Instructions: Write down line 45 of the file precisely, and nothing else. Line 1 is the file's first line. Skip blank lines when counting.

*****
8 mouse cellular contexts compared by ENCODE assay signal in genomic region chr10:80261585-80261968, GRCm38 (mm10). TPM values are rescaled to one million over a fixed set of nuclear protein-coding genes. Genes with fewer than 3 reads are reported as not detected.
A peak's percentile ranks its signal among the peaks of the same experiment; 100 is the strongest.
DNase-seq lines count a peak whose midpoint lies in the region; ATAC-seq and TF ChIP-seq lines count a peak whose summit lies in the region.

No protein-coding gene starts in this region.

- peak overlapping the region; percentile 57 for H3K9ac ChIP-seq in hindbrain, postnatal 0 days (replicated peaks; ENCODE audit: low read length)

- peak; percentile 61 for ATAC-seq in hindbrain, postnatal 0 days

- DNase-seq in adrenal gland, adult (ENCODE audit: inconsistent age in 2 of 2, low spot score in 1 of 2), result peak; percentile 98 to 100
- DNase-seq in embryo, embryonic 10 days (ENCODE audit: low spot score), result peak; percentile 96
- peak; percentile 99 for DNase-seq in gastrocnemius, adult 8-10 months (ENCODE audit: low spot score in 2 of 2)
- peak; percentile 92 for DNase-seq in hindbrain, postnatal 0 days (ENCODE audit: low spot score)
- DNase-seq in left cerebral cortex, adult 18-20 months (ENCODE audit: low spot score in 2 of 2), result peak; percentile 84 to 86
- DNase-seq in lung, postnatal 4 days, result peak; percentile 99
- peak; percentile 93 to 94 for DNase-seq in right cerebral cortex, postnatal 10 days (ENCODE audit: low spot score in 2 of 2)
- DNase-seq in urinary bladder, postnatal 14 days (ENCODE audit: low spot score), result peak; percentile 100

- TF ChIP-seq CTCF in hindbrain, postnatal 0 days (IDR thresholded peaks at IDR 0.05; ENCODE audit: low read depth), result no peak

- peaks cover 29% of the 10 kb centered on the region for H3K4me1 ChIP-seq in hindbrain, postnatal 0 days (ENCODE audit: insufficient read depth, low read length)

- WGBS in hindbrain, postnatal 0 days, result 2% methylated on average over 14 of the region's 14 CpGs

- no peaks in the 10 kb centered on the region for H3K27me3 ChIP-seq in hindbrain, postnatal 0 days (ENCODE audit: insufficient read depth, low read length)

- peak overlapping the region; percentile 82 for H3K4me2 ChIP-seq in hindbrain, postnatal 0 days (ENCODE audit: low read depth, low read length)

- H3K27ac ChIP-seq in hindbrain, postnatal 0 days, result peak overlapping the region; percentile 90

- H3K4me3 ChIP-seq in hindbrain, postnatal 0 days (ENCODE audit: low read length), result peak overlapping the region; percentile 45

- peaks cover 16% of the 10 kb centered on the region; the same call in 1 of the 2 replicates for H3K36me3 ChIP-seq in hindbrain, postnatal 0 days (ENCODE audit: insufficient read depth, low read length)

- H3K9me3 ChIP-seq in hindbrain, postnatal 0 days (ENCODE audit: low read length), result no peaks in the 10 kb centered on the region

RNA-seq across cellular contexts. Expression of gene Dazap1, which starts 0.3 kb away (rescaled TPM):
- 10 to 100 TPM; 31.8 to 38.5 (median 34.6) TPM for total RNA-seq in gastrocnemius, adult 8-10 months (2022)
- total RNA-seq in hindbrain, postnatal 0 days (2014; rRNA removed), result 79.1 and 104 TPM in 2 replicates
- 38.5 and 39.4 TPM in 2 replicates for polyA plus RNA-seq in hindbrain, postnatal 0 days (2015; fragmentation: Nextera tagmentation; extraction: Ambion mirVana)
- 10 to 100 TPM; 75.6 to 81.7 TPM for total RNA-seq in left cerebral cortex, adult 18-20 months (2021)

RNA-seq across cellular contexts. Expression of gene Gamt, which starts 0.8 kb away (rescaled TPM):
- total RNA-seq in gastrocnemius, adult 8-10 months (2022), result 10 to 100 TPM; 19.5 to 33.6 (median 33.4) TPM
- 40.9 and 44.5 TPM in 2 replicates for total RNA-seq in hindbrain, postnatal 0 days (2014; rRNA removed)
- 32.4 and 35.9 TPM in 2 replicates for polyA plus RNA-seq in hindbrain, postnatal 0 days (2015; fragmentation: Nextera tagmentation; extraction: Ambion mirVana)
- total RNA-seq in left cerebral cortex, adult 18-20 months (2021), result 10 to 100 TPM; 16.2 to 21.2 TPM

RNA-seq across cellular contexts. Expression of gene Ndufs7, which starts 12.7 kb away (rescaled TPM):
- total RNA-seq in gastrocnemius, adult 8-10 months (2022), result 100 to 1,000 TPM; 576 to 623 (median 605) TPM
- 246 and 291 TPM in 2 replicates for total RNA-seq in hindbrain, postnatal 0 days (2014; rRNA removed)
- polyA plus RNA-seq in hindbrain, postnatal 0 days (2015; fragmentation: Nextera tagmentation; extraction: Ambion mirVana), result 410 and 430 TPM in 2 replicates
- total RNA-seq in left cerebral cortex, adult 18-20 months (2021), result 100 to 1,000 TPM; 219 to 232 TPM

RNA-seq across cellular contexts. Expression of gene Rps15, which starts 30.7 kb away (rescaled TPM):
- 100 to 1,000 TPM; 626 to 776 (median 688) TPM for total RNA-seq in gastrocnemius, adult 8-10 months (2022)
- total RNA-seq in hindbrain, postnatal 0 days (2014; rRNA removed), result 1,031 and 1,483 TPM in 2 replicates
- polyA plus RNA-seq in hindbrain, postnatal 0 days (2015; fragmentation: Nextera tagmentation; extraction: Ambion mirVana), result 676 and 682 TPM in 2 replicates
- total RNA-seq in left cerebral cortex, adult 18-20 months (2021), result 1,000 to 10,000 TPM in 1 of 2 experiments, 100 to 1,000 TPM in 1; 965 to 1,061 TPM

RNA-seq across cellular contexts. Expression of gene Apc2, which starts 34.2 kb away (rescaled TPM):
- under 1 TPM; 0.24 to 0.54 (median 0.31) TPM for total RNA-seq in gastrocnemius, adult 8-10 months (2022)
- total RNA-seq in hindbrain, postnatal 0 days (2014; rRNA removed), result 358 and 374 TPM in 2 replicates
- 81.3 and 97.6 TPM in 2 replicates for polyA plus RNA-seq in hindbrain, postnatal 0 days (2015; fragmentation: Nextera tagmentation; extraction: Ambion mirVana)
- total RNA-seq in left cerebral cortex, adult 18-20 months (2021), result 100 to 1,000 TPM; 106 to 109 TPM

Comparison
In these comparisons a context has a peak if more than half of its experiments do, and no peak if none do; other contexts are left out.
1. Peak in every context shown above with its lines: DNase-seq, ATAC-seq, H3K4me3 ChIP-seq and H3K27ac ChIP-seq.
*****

- under 1 TPM; 0.24 to 0.54 (median 0.31) TPM for total RNA-seq in gastrocnemius, adult 8-10 months (2022)